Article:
We should give a course on ourselves
Simone de Beauvoir Institute grew out of self-discovery
by Barbara Black
The Simone de Beauvoir Institute has been celebrating its 20th anniversary: Last March, a dinner was given, a panel discussion on feminism will take place tomorrow, and a reunion will be part of Homecoming 98.
However, the Institute's founding year, 1978, marked the culmination of a tumultuous decade of feminist activity at two campuses.
One reason one of the first Canadian women's studies programs developed here is that there was a critical mass, however small, of women academics. Back in 1968, Greta Nemiroff and Christine (now Sister Prudence) Allen were young professors at Sir George Williams University. Both were struggling to complete their theses amid diapers and feeding schedules.
"We had had babies two weeks apart," Nemiroff recalled recently.
It was an intoxicating idea. "We had both read The Second Sex [by Simone de Beauvoir] and Betty Friedan [The Feminine Mystique]. We got tremendously excited." With some difficulty, the pair got approval to start a course, which they co-taught in the evening, so that mothers could get babysitters or husbands to mind the children. The courses were immediately popular.
Women's studies was a do-it-yourself discipline, invented through heated debate, public protest and personal testimony in universities across North America. "The students themselves taught a lot," Nemiroff said, "and at first, it was easy to keep up with all the literature."
"People were so desperate to explain themselves," she went on. "Women were very isolated, even intellectually. We gave them the opportunity to write about their own experiences. There were all sorts and ages of women, and from the beginning, about 10 per cent of the students were men."
Over at Loyola College, the same phenomenon was going on, as Professors Marguerite Andersen and Katherine Waters started giving similar courses. They were soon joined by Susan Hoecker-Drysdale, Bina Friewald, and others.
The Loyola courses included invited experts, such as left-wing U.S. sociologist Marlene Dixon, and an advanced integrative seminar was developed there. French professor Marguerite Andersen remembers teaching Women and Society in 1971-72. Most of the students, at least 30, contributed to a book called Mother Was Not a Person, which became something of a Canadian bestseller.
"Many of my classes were panel discussions," Andersen remembered. "We had a Jesuit debating with [abortionist] Henry Morgentaler. But it didn't seem confrontational. People were astonishingly willing to come. It was the first interdisciplinary course in Canada." For years after the merger, similar courses were given on both campuses, but increasingly, the program was based downtown.
Waters, who taught a course on poet Sylvia Plath, remembers tough resistance from the curriculum committee, whose demands for a bibliography from a newly invented discipline were hard to satisfy. Still, the women prevailed. The program was helped through Senate by Allen and part-timer Alanna Furlong.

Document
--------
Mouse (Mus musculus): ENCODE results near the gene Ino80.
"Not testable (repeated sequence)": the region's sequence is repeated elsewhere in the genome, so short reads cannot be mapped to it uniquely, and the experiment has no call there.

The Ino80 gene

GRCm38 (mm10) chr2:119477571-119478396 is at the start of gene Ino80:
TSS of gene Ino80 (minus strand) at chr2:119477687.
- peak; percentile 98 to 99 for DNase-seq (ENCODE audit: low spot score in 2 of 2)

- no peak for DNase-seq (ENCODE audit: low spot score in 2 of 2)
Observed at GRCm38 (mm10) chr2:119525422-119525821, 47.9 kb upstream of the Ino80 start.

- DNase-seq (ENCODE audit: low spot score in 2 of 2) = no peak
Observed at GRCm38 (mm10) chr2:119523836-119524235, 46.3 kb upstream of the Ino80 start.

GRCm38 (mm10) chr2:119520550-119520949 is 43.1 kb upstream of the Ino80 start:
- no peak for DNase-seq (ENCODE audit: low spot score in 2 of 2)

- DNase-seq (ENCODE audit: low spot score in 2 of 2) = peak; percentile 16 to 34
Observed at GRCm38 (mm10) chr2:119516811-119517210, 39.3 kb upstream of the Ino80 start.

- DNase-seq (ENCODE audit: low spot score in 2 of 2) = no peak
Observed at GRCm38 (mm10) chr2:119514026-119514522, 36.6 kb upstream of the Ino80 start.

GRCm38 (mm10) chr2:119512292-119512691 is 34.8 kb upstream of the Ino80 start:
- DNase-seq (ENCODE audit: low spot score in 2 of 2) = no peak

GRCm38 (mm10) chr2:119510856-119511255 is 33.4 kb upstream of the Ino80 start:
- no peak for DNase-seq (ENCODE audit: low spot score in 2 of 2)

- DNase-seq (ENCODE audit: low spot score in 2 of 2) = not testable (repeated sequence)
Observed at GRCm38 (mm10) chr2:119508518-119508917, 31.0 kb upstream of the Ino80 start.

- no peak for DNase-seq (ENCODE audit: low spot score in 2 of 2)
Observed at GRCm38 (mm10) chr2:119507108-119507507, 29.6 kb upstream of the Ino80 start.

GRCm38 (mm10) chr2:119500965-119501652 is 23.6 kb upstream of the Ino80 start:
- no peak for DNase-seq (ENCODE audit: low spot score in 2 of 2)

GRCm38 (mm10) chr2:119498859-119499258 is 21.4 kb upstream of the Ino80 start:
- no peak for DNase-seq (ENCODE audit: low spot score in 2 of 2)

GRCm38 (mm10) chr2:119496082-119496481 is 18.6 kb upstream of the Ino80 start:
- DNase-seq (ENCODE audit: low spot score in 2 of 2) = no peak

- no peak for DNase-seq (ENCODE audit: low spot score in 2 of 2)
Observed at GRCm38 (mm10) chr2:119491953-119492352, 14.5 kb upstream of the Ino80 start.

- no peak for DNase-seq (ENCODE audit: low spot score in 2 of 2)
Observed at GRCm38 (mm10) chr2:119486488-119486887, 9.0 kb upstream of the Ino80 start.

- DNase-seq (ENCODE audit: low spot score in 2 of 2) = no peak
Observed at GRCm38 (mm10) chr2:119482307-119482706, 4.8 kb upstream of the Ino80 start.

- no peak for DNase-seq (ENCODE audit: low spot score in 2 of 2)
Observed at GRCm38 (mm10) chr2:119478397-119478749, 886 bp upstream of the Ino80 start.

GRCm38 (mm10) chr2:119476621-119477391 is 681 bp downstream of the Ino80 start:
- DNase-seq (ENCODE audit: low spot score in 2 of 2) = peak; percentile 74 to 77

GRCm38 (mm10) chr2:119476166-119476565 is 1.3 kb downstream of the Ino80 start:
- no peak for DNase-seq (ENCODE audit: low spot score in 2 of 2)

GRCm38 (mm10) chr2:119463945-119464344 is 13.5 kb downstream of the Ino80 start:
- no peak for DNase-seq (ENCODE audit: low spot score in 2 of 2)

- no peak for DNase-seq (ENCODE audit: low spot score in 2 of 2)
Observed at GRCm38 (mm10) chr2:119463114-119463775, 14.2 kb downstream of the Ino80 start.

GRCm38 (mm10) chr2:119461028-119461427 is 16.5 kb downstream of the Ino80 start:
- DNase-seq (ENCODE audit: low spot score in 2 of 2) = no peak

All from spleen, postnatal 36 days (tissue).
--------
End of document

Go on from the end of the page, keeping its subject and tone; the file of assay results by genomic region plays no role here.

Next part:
When Loyola and Sir George Williams merged in 1974 to form Concordia University, plans were soon broached for five colleges. The first two to be approved were the Liberal Arts College and the new women's studies college.
By this time, the popular SGW unit was a hotbed of discussion over pedagogical approach, with Nemiroff and Allen, who gave introductory courses that drew 200 students, favouring a liberal admissions policy and a strong administrative voice for the students, and others favouring a more rigourous academic structure.
For Religion Professor Sheila McDonough, a pioneer who was to be associate principal of the Institute three times, the focus was always academic. As early as 1970, she taught a course on women and religion. "We used the Greek plays, and it was always a lot of fun. It was amazing, really, what we did," she recalled recently. "So much is taken for granted now."
She and her colleagues applied the "hermeneutics of suspicion" to everything written by men, looking for the possibility of a woman's perspective -- something we now do almost by reflex. "We got [the concept] into every academic discipline," McDonough said proudly.
Many wanted to name the new college after an early Canadian feminist, but it was impossible to find one whose views on, say, abortion, would be acceptable to feminists of the '70s. Nemiroff, who was connected to the distinguished French feminist de Beauvoir "through a friend of a friend," won that one, assuring international notice for the Institute that continues to this day.
Waters, who recently took early retirement, is sharply critical of what she sees as the lack of internal support for women's studies. "They've begged for staff, for money, and there still isn't a graduate degree [in women's studies at the Institute]," she said. A crucial mistake, as she sees it, was for the women themselves not to get outside help, even corporate funding.
She and others expressed regret that much of the teaching over the years has depended on part-time teachers, since full professors were not assigned to the Institute.